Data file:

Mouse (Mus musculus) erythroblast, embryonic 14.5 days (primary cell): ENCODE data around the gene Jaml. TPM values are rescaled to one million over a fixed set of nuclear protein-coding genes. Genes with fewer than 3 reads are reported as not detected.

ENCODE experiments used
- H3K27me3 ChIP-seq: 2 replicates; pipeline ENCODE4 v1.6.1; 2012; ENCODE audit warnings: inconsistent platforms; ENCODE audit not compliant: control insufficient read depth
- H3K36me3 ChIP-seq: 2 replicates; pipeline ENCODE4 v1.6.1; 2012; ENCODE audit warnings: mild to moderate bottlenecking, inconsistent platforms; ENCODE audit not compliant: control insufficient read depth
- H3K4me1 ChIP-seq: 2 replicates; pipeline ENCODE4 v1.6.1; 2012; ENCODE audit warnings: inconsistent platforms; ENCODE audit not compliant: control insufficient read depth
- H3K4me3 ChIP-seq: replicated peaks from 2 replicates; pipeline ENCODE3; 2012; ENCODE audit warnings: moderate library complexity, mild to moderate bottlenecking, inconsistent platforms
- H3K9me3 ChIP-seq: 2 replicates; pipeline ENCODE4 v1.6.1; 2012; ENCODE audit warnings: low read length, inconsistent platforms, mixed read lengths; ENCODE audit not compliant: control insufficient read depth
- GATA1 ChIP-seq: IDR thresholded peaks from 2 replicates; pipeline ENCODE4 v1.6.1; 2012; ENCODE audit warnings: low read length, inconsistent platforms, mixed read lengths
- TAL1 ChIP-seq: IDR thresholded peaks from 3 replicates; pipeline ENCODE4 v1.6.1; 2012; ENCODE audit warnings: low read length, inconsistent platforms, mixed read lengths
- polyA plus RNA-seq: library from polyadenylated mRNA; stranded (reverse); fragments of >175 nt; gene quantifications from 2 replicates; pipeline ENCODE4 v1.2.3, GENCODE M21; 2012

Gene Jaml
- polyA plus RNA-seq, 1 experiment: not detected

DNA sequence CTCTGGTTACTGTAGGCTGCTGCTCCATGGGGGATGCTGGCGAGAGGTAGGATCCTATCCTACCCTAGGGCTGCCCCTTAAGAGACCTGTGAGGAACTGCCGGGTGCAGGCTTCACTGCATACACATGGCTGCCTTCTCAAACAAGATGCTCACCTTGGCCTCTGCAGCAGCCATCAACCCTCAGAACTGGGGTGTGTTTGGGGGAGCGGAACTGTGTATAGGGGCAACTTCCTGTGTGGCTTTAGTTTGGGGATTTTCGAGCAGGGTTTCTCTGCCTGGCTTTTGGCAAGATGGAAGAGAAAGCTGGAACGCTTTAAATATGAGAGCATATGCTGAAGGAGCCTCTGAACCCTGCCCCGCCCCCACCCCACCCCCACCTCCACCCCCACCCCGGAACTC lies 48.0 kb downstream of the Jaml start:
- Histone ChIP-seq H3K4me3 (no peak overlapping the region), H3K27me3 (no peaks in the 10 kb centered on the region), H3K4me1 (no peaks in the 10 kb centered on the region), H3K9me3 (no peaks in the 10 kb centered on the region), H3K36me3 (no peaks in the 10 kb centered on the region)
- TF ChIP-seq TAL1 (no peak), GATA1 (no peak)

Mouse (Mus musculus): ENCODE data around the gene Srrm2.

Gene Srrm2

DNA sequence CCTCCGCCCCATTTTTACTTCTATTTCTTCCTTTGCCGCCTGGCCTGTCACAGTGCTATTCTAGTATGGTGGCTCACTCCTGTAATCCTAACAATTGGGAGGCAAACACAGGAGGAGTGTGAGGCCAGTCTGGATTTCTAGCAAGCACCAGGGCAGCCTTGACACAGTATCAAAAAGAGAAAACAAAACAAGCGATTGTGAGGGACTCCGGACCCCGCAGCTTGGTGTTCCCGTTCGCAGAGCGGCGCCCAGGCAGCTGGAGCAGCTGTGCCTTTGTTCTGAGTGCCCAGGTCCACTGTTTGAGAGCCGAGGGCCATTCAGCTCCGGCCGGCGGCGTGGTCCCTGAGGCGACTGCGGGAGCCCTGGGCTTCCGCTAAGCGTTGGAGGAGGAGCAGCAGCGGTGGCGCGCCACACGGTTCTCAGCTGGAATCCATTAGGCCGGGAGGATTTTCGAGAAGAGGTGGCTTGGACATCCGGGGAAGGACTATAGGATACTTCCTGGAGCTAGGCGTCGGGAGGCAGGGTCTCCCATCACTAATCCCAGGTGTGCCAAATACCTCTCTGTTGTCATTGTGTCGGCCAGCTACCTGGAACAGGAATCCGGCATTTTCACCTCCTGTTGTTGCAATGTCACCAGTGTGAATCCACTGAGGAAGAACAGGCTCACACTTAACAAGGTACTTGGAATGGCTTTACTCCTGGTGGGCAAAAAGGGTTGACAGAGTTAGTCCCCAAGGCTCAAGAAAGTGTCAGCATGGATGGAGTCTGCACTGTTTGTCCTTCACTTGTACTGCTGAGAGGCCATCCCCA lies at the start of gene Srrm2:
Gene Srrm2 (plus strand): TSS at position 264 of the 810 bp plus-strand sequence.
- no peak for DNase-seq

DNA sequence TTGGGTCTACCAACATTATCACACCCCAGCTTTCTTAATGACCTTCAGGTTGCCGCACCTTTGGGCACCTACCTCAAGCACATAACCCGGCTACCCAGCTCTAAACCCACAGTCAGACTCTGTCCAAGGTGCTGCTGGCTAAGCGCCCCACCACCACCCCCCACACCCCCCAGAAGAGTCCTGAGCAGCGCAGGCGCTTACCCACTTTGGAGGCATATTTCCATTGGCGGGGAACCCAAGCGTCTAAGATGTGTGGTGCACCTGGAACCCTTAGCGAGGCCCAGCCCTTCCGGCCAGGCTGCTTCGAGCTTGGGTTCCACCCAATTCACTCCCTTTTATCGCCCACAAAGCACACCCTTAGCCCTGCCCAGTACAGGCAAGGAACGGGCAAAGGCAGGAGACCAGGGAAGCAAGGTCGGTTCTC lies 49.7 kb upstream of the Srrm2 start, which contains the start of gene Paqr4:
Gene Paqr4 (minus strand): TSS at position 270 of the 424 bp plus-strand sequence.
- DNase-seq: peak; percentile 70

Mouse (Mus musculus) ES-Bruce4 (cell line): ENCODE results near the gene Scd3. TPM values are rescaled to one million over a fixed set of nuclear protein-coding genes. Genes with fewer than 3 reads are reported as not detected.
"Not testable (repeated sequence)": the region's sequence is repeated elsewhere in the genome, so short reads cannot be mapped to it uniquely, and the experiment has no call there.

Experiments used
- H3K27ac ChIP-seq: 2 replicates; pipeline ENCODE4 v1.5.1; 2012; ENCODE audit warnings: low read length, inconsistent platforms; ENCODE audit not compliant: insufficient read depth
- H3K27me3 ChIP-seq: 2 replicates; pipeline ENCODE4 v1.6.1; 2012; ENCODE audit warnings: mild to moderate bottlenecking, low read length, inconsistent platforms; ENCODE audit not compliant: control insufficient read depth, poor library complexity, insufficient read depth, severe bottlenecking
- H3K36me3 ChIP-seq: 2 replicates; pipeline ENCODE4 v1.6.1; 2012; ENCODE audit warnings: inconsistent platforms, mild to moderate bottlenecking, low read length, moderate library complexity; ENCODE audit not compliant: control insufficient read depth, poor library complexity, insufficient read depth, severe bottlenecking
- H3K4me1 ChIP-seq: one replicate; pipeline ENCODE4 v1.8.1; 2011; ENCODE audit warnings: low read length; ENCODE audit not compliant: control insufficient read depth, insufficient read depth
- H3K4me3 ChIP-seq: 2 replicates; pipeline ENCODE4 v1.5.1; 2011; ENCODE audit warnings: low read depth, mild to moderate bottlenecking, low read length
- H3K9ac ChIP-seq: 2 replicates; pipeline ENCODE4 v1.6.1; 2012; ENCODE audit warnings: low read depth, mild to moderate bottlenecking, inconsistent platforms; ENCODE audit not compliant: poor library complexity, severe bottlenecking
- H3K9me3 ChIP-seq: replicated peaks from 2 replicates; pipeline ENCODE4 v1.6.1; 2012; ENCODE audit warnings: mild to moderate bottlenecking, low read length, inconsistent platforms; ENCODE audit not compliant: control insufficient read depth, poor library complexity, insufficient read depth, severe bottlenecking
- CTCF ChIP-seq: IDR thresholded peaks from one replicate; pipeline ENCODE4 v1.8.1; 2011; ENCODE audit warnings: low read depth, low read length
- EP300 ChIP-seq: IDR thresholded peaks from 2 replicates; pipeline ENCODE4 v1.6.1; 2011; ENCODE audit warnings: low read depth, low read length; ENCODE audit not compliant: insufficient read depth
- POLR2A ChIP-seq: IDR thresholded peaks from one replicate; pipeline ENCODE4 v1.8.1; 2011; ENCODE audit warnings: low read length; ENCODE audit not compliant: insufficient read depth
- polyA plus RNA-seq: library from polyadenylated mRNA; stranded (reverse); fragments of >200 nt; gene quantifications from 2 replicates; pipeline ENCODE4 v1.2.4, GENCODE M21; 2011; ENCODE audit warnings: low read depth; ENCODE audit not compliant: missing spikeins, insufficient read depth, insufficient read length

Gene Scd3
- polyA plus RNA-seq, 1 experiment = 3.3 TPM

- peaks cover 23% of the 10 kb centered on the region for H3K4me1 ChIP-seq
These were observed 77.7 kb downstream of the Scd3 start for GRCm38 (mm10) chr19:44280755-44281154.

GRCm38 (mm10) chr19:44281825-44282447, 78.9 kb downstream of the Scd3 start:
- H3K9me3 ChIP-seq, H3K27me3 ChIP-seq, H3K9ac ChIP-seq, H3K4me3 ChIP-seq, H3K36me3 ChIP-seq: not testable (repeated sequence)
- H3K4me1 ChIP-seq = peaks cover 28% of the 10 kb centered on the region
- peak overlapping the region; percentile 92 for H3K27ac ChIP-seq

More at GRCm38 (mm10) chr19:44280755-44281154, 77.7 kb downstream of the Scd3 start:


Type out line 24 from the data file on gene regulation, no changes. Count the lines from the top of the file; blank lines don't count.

Mouse (Mus musculus) ES-Bruce4 (cell line): ENCODE results near the gene Scd3. TPM values are rescaled to one million over a fixed set of nuclear protein-coding genes. Genes with fewer than 3 reads are reported as not detected.